Leveraging Cross-Sector Opportunities

Published:
Topics: Future of Learning

Looking out ten or more years to explore changes on the horizon can be exciting. We get to imagine possibilities for how the world and learning could be different. We also get to articulate our aspirations. Looking ahead can also be challenging. We have to navigate uncertainty and contend with possibilities that could have negative implications or at least shake up the status quo to which we’ve become accustomed. I’ve had times when I’ve felt deeply destabilized by some facets of KnowledgeWorks’ forecasts. I’ve also had time when I’ve felt eager for new developments to shake up the status quo.

To help people sift through those kinds of responses and consider how they might wish to shape the future of learning, KnowledgeWorks explored future possibilities from our fourth comprehensive forecast with a wide range of stakeholders. The five opportunities below, along with a strategy guide, capture stakeholders’ key insights.

This infographic about the future of learning highlights five areas for action across all education sectors.

We see great potential in using these opportunities as a starting point for considering how best to respond to the changing nature of work and readiness. The “Leveraging Cross-Sector Opportunities” activity in Shaping the Future of Readiness: A Discussion and Facilitation Guide© helps participants explore ways of working across sectors and boundaries to support learners’ college and career readiness and meet the needs of their regions. The activity invites groups to examine one or more of these future-shaping opportunities in their contexts, asking:

  • What is already underway to address this opportunity locally?
  • What could be leveraged to address this opportunity?
  • What might get in the way of being able to address the opportunity fully?
  • How might you address the opportunity if you had no limits?

Some possibilities for responding to these opportunities include:

Use a learner lens, considering learners’ points of view when evaluating potential changes, ideas and solutions so as to identify truly learner-centered approaches and align institutional priorities and structures.

Connect personal and community interests, connecting learners’ needs, interests and goals with those of the community to make education both personally and publicly relevant.

Pilot new approaches, taking initial steps toward larger goals by finding manageable, small-scale ways to test ideas within existing systems and school models while maximizing partnerships and community assets.

Design for equity, considering how proposed changes or new developments might work for traditionally underserved learners, including those learners in decision making, and genuinely engaging diverse stakeholders.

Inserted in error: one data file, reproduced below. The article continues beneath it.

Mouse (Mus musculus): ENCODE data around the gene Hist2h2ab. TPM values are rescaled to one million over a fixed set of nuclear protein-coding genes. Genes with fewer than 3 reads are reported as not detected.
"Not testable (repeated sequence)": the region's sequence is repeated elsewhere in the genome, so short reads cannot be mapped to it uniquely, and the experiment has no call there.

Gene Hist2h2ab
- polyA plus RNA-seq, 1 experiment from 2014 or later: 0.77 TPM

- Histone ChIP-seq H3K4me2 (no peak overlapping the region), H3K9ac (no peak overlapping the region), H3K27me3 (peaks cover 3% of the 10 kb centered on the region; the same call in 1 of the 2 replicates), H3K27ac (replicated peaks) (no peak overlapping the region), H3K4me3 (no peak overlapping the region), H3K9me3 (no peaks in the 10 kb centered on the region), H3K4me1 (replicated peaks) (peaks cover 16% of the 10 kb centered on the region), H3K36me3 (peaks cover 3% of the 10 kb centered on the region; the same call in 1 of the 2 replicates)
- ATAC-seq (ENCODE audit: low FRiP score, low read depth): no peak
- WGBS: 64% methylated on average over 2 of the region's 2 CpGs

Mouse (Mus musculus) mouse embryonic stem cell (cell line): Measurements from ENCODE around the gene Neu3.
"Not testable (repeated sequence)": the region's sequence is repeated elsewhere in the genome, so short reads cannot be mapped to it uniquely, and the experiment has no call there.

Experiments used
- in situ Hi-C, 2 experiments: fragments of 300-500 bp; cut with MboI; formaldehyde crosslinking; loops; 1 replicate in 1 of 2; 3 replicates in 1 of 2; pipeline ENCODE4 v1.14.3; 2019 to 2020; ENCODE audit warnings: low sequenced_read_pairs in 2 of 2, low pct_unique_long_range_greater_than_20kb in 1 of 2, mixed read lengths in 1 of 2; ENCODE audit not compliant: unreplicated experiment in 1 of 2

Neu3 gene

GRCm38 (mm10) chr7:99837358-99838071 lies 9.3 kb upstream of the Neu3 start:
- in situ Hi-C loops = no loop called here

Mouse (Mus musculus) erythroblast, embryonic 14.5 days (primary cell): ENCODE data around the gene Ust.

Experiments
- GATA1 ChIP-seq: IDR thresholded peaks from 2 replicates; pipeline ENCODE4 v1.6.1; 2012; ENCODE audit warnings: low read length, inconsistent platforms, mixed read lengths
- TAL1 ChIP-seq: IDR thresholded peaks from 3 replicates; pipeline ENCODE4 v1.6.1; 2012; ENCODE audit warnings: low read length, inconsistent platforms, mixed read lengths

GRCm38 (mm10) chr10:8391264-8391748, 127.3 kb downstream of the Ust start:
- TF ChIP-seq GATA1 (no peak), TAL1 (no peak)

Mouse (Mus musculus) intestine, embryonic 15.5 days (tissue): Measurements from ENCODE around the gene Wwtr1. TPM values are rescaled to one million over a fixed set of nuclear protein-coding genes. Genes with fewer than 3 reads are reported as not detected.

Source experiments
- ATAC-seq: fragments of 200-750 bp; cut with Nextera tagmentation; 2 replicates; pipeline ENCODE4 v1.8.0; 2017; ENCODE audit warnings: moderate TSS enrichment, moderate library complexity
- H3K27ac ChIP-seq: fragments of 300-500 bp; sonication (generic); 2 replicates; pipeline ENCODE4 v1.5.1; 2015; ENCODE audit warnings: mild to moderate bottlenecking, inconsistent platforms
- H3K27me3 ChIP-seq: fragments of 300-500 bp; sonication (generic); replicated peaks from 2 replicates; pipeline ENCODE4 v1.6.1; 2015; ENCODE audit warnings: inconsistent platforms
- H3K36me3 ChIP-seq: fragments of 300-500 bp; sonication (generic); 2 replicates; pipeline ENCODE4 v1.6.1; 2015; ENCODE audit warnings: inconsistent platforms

Look beyond the next life stage, broadening definitions of success by taking into account not just what it means for learners to be ready to move from one stage of school to the next, but also what they might need to be prepared for a more distant future.

It’s one thing to imagine such changes in a workshop or in a blue-sky conversation with colleagues. It’s a lot harder to pursue them day after day. To help address that quandary, the “Leveraging Cross-Sector Opportunities” activity in our discussion and facilitation guide asks groups to consider what stakeholders would need to do differently to address one of these opportunities and to reflect on what they themselves might do to influence local readiness.

Navigating the future is always challenging work. Charting a course forward is like aiming for a blurry horizon that shifts constantly as forces of change swirl together in different ways and as people’s decisions and actions change the landscape along the way. During this time of rapid change and increasing complexity, with profound changes on the horizon for the future of work and readiness, the course can seem especially challenging. But stakeholders must be willing to exercise courageous leadership to address the crucial issues of our time. We need to develop strong future-facing visions that will guide our efforts to overcome the inertia of the status quo, form effective strategies and bring others along on the journey. We must collaborate to help everyone be ready to navigate the new employment and readiness landscape on the horizon.

Prompt a conversation about the changing nature of work and readiness in your community with Shaping the Future of Readiness: A Discussion and Facilitation Guide©.